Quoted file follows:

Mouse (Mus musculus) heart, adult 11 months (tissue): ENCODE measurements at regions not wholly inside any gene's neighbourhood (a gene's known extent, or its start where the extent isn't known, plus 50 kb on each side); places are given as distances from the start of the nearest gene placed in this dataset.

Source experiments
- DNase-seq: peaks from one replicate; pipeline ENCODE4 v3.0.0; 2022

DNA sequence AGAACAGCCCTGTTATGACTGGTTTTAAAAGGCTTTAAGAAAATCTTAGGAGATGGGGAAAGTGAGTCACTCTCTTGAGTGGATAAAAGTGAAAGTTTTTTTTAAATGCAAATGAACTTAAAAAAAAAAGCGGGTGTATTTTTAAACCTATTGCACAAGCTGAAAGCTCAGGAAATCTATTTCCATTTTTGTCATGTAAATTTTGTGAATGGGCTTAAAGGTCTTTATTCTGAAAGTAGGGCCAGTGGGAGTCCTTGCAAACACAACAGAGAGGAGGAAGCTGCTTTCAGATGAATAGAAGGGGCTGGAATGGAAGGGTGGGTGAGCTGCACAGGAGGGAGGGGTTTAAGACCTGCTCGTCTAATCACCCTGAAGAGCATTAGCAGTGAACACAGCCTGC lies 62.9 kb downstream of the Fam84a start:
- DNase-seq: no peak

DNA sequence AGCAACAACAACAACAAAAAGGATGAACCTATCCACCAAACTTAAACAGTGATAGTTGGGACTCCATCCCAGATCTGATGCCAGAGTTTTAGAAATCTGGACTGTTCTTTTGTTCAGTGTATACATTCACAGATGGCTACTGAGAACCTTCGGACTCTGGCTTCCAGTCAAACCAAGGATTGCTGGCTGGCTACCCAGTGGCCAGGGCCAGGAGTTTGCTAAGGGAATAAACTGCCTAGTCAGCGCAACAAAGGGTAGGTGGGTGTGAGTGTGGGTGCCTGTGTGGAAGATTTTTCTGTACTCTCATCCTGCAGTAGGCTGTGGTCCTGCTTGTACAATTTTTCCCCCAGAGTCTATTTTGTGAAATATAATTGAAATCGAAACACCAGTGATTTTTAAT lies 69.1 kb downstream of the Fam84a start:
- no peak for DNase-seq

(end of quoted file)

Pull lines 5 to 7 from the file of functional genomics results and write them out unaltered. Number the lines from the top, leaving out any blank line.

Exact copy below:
- DNase-seq: no peak

DNA sequence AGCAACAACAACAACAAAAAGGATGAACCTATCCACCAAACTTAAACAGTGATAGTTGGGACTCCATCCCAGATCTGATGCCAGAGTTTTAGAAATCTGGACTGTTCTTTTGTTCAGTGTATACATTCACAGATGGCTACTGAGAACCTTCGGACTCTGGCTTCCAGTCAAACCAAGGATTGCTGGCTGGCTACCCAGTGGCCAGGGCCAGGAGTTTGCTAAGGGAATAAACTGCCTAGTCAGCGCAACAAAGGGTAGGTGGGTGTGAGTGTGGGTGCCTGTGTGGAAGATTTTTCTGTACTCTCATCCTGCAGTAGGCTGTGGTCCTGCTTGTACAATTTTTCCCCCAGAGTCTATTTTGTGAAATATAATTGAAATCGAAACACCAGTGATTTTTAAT lies 69.1 kb downstream of the Fam84a start:
- no peak for DNase-seq